Top 10 Comic Book Films of the 2010s #8

What makes the comic book genre unique from others is that it’s the only one which has perfected the cinematic universe. This was inevitable as it’s how the comic books which inspired the films were always structured, whereas other genres are reverse-engineering their properties to connect with each other after-the-fact and to lesser results. In this way, the Marvel Cinematic Universe is like an entirely new form of cinema and Avengers: Endgame distils that form into a single product, which is why it’s the one piece of essential viewing for that franchise. If you can see only one Infinity Saga film, this is the one that will provide the most satisfying experience. It includes all the major characters (an almighty 45 actors receive single on-screen end credits) and journeys back to previous films (including Guardians of the Galaxy, featured on this list as #10).

This is the singular representation of the experience of having followed the Saga from its beginning twenty-one chapters prior and is the most expensively-budgeted thank you to the fans that have enabled it to exist. The Marvel Cinematic Universe is an experiment so far not replicated by any other production company to such popularity and Avengers: Endgame is a microcosm of that experiment. It would’ve been the perfect ending had Marvel Studios the wisdom to eventually stop in order for the story to have value in being complete. Just as Logan (#9 on this list) will, I think, be remembered as the film which was produced by a studio brave enough to end their story, Avengers: Endgame will inversely be compared as the moment Marvel Studios should’ve done the same but didn’t. How the two films’ respective legacies will develop only time will tell.

Avengers: Endgame will definitely be the more well-remembered film, though Logan will likely earn more academic favour. And yet, I’ve placed Avengers: Endgame above Logan. Why? Because, for a list ranking the decade’s comic book films, Avengers: Endgame is more representative of the whole. The Infinity Saga has been the golden age of the genre and its finale, Avengers: Endgame, is the golden statue of it, reminding us in one film of exactly what that golden age was by being the definitive on-screen depiction of comic books: a mishmash of characters from all genres and styles in a heightened reality combining themselves in emotionally stimulating adventures of epic proportions. No other film based on comic books will ever come close to better translating them to the screen because Avengers: Endgame gets it exactly right.

Those of us who’ve grown-up reading comic books and watching the films they subsequently inspired have waited our whole lives for something like this and part of the joy seeing it done so perfectly is that it doesn’t just transpose the frames to motion pictures but brings with it the same feeling so accurately as for there to be no difference in experience. This film is a generational zeitgeist that, in years to come, will serve as a preserved reminder of what growing up as a shamelessly naive comic book reader was like; the way they can switch between high fantasy action to intimately dramatic scenes as if they’re one and the same. The third act accomplishes this to a fault, making the final battle, like all the great double-page spreads of iconic whole-company crossovers, one in which everything external is an outward manifestation of the internal.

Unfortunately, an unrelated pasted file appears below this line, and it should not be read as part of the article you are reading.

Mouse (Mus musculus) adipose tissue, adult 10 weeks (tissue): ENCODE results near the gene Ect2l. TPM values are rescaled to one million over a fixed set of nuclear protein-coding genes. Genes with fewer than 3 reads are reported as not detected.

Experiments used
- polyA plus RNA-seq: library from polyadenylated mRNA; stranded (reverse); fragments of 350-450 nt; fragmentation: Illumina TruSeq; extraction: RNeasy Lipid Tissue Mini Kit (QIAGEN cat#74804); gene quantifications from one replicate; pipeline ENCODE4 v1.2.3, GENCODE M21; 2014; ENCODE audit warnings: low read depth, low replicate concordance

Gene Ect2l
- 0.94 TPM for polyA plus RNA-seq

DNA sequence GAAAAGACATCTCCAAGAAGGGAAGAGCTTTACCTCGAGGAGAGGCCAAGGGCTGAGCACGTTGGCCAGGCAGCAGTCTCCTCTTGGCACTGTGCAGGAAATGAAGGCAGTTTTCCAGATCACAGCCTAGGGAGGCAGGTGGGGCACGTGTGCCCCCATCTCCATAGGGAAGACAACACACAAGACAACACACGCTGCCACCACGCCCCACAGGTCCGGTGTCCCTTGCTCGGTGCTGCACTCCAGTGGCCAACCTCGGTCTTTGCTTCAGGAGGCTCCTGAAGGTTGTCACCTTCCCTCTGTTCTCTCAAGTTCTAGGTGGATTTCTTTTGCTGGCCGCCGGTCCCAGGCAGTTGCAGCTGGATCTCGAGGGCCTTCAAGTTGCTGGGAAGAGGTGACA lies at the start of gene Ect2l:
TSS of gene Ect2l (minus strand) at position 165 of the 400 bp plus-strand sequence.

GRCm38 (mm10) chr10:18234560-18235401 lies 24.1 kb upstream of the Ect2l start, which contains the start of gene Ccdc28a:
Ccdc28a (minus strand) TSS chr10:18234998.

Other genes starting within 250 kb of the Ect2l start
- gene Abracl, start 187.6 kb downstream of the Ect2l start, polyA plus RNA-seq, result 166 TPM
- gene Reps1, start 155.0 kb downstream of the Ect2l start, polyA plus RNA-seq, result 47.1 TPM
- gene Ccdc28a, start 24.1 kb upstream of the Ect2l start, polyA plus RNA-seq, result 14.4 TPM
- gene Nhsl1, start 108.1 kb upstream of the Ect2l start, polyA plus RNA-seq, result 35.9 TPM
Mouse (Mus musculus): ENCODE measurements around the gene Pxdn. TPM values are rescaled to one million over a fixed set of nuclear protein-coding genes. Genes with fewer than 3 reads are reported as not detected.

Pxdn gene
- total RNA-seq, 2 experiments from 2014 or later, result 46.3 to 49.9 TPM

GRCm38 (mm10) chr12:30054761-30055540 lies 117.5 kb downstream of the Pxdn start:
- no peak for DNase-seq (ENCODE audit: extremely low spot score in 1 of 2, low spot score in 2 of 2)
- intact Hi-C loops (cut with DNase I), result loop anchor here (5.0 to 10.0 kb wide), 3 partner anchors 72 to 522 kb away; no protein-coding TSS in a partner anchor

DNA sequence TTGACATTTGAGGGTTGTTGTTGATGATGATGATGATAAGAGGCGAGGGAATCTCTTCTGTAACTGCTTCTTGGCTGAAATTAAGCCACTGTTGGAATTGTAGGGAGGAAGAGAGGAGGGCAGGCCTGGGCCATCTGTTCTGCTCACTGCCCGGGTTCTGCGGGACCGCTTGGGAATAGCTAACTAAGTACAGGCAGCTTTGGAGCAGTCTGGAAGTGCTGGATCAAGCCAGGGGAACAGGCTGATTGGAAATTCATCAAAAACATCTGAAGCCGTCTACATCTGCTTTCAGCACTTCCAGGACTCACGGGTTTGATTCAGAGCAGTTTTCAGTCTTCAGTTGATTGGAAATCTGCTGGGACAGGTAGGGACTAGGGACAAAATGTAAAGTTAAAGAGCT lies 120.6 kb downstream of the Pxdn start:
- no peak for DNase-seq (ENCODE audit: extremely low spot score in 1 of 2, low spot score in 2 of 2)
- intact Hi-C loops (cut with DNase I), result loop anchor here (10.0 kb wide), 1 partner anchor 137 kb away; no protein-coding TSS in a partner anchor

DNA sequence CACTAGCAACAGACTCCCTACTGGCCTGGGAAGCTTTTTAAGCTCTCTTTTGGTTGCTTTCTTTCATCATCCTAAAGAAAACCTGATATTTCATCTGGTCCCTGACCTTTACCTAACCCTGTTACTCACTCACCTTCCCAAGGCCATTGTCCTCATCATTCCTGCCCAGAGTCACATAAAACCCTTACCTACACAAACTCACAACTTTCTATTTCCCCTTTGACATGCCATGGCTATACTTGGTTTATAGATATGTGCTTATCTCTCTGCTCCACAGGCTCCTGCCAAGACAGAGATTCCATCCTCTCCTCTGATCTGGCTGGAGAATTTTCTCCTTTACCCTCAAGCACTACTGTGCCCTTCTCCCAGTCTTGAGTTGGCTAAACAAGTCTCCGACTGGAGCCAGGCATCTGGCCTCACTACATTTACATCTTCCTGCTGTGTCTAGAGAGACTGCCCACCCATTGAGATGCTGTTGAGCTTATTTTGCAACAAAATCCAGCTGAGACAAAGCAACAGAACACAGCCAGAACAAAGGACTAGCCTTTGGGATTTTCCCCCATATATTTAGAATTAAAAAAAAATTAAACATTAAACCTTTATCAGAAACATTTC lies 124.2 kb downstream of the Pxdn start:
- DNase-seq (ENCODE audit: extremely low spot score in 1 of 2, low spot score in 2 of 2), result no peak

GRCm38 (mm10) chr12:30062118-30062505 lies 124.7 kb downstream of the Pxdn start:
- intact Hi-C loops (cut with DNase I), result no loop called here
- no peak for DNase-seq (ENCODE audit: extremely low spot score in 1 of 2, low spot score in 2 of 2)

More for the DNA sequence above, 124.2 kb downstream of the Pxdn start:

Captain America has finally overcome the greatest challenge and become worthy of Mjolnir and now finds himself, when faced with the worst threat he’s ever fought, surrounded by all the friends and allies he’s ever known or inspired – a This is Your Wonderful Life befitting of a centennial warrior who’s devoted his whole life to guiding the human race and giving them everything he can to protect them. In his most desperate moment of need, everyone he’s every positively affected assembles to help him and I found myself asking, if this were me, how many would come? Who would they be?

It’s the perfect conclusion of the dramatic half of the film, which is about trauma and learning to overcome it, and does so by exploring the question of what happens when superheroes lose? How do they cope with that? The genre exaggerates the Human experience and so, in this case, overcoming it is Thor finding himself still worthy of his name. It’s a relatable moment because it’s when he has the key breakthrough that begins to turn things around for him. Everyone has their own version of that moment. It matters because we’ve been on his journey with him through all his previous appearances, and so that moment is the culmination of the developing character arc which led up to it. This doesn’t need a cinematic universe to be possible but only a cinematic universe can develop a film character in so much detail for that kind of pay-off to be delivered – or any of the other moments of pay-off.

Every previous Infinity Saga film is somehow referenced by Avengers: Endgame – some directly, some indirectly. But that’s what makes it the perfect case study of what happens when a cinematic universe is done well, rather than just being a marketing gimmick – the result is directly proportional. That’s why I believe that Avengers: Endgame will be the essential viewing for film students in decades to come when studying the cinematic universes of the early 21st century: Marvel’s is the prototype and Avengers: Endgame was what it all led to and didn’t disappoint and so will therefore be looked back-upon as the definitive example of the kind of films that are being produced by western culture at this current time – which is what making films is really all about.

2018 Year-in-Review/2019 Year-in-Preview

2018 was a great year for film and I think 2019 will be just as great. As we celebrate another year passing and a new year beginning, I find myself thinking about the films of this year and the ones  I’m anticipating of next year. Films released in Northern America in 2017 are included here because they weren’t released in the UK until 2018.

Here are my thoughts on some of the films of 2018:

Darkest Hour